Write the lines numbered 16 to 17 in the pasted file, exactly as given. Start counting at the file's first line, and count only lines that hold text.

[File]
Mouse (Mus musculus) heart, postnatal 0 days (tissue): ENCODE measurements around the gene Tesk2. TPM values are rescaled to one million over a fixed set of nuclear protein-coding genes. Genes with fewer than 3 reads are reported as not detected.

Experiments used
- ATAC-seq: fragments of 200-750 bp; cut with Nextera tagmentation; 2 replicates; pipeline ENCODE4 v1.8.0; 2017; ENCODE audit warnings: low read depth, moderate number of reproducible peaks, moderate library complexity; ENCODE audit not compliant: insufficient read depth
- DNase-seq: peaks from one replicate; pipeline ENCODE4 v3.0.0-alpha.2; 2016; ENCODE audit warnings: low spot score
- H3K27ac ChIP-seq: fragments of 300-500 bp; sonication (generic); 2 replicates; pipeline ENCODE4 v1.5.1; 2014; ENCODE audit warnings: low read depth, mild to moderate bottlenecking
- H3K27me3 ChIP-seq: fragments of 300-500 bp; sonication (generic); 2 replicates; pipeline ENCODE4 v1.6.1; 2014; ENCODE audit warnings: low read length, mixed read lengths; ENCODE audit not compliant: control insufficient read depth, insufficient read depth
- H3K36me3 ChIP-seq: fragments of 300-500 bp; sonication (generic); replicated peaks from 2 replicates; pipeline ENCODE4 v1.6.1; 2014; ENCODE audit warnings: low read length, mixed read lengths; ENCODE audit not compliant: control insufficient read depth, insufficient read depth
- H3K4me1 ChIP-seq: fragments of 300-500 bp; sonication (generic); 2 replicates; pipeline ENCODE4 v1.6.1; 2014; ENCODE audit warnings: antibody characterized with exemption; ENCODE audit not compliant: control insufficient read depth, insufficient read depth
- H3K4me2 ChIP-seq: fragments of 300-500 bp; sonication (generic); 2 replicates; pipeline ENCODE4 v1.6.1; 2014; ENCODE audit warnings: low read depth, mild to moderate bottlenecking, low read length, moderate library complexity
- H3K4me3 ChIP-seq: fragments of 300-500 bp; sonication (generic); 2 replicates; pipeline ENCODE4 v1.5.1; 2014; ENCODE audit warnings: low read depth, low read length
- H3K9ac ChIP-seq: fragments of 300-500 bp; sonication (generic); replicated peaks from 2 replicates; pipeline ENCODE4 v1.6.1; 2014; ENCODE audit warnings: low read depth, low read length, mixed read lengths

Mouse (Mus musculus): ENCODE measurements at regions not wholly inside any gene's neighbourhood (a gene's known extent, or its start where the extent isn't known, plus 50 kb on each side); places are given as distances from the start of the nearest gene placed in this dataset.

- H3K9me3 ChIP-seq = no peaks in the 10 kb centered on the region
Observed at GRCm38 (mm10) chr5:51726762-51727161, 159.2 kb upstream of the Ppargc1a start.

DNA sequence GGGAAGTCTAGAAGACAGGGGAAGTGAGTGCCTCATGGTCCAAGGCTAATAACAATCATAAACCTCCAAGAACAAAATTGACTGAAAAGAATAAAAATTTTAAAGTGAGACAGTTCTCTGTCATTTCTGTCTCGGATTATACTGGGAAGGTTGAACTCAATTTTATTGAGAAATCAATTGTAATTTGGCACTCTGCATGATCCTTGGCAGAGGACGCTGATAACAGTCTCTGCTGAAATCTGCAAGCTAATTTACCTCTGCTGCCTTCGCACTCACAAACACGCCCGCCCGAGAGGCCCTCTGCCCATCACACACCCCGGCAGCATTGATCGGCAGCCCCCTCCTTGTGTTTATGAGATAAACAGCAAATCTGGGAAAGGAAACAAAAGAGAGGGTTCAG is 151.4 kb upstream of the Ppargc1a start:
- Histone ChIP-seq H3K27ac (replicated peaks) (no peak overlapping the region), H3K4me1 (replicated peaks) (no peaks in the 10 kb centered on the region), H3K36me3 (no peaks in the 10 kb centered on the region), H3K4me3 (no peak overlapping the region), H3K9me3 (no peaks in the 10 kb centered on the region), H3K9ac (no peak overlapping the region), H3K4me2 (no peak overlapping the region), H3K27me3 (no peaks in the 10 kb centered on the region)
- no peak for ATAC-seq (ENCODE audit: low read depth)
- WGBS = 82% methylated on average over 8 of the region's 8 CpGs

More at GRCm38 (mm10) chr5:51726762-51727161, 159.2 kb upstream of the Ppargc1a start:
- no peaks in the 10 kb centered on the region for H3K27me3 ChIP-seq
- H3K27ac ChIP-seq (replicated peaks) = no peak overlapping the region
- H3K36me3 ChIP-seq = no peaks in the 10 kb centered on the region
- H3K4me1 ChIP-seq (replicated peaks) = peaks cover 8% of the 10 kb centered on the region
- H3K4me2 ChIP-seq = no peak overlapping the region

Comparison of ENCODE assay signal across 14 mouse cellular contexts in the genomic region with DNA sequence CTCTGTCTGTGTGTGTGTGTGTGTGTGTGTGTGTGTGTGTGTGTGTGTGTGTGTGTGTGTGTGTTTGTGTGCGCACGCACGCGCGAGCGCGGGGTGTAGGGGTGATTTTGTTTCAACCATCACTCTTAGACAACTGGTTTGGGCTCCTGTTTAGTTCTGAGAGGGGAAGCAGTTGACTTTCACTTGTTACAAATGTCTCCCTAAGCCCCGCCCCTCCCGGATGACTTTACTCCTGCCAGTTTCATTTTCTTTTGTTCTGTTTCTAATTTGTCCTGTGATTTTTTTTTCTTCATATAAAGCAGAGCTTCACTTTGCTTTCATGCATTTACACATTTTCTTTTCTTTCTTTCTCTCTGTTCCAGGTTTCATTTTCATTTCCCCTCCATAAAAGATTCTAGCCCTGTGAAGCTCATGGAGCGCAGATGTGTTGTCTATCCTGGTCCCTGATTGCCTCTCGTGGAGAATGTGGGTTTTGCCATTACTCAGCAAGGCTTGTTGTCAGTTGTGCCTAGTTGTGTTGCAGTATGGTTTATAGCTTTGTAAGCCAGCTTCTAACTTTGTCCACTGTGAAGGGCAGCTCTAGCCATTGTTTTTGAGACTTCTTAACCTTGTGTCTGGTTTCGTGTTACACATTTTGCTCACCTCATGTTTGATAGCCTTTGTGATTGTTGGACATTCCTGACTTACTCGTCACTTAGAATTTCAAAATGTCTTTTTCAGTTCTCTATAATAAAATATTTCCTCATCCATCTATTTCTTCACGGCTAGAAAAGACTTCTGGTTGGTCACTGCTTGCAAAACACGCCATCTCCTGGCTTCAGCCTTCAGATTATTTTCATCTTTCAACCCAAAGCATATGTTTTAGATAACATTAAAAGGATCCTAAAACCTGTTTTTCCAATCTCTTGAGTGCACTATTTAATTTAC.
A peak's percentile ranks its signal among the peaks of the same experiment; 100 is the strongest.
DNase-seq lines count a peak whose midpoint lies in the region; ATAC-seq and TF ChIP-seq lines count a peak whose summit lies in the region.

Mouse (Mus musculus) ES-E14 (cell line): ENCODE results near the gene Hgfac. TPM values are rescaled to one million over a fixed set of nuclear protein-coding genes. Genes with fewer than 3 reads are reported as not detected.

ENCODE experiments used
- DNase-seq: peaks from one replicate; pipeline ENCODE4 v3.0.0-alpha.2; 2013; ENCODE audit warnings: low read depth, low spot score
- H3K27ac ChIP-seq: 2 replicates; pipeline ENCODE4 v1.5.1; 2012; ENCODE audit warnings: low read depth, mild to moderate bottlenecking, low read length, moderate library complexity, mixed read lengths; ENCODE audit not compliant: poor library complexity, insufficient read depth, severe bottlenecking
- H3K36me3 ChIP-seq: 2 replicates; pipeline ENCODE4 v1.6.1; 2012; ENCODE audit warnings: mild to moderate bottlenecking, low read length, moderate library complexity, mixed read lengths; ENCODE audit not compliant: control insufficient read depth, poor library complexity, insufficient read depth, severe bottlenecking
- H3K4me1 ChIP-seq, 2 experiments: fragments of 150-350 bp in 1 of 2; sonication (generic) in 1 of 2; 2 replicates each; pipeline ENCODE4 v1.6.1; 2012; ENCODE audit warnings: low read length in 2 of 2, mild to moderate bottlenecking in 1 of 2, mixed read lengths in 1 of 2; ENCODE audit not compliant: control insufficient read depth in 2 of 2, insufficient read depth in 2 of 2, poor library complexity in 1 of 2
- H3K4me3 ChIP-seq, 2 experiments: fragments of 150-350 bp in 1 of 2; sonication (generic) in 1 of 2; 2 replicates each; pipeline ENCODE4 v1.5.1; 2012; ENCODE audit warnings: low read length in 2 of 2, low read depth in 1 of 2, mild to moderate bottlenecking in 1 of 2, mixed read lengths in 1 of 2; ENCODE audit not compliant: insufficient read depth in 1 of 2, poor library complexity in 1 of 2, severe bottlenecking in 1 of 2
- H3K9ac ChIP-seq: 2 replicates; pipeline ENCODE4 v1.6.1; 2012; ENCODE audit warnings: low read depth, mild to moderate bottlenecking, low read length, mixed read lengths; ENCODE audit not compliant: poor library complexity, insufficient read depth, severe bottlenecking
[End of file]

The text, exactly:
- Histone ChIP-seq H3K27ac (replicated peaks) (no peak overlapping the region), H3K4me1 (replicated peaks) (no peaks in the 10 kb centered on the region), H3K36me3 (no peaks in the 10 kb centered on the region), H3K4me3 (no peak overlapping the region), H3K9me3 (no peaks in the 10 kb centered on the region), H3K9ac (no peak overlapping the region), H3K4me2 (no peak overlapping the region), H3K27me3 (no peaks in the 10 kb centered on the region)
- no peak for ATAC-seq (ENCODE audit: low read depth)